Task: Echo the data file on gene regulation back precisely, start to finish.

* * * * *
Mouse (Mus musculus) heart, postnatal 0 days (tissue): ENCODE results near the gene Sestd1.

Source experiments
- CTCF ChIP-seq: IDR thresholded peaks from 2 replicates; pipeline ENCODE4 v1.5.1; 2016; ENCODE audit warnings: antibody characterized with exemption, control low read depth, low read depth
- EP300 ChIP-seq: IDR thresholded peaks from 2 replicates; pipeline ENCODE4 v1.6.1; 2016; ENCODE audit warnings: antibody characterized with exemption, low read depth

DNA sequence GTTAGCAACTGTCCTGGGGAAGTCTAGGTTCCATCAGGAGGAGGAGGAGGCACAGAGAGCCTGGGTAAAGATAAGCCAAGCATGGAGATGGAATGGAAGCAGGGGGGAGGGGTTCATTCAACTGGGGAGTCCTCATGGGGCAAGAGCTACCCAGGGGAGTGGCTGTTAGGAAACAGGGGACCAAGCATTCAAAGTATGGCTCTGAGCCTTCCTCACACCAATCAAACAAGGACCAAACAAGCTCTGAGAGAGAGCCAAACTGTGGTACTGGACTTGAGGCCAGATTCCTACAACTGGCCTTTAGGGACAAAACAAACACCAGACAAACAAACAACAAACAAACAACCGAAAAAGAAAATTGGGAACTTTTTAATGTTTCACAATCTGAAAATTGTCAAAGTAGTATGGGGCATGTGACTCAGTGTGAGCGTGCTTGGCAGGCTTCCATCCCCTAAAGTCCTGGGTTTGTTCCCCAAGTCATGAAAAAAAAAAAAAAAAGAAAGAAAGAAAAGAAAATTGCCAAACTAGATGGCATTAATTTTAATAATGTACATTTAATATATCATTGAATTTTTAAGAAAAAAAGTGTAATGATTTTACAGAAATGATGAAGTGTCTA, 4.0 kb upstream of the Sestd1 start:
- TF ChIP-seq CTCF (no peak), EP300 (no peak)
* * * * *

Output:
Mouse (Mus musculus) heart, postnatal 0 days (tissue): ENCODE results near the gene Sestd1.

Source experiments
- CTCF ChIP-seq: IDR thresholded peaks from 2 replicates; pipeline ENCODE4 v1.5.1; 2016; ENCODE audit warnings: antibody characterized with exemption, control low read depth, low read depth
- EP300 ChIP-seq: IDR thresholded peaks from 2 replicates; pipeline ENCODE4 v1.6.1; 2016; ENCODE audit warnings: antibody characterized with exemption, low read depth

DNA sequence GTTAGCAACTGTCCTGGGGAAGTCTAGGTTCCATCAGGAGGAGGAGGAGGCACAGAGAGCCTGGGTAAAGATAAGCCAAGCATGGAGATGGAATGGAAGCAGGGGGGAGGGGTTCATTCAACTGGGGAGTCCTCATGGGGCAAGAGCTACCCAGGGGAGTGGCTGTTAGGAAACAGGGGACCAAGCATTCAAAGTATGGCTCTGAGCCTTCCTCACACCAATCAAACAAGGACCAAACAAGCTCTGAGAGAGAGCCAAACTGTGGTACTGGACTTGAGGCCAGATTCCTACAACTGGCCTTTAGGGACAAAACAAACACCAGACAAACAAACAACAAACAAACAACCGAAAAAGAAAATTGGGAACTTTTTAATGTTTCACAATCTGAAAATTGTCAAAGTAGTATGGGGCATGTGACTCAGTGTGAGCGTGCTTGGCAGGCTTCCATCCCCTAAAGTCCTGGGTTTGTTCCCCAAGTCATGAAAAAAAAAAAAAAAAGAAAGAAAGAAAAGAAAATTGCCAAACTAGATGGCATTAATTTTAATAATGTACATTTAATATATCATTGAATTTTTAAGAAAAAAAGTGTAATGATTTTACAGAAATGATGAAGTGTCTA, 4.0 kb upstream of the Sestd1 start:
- TF ChIP-seq CTCF (no peak), EP300 (no peak)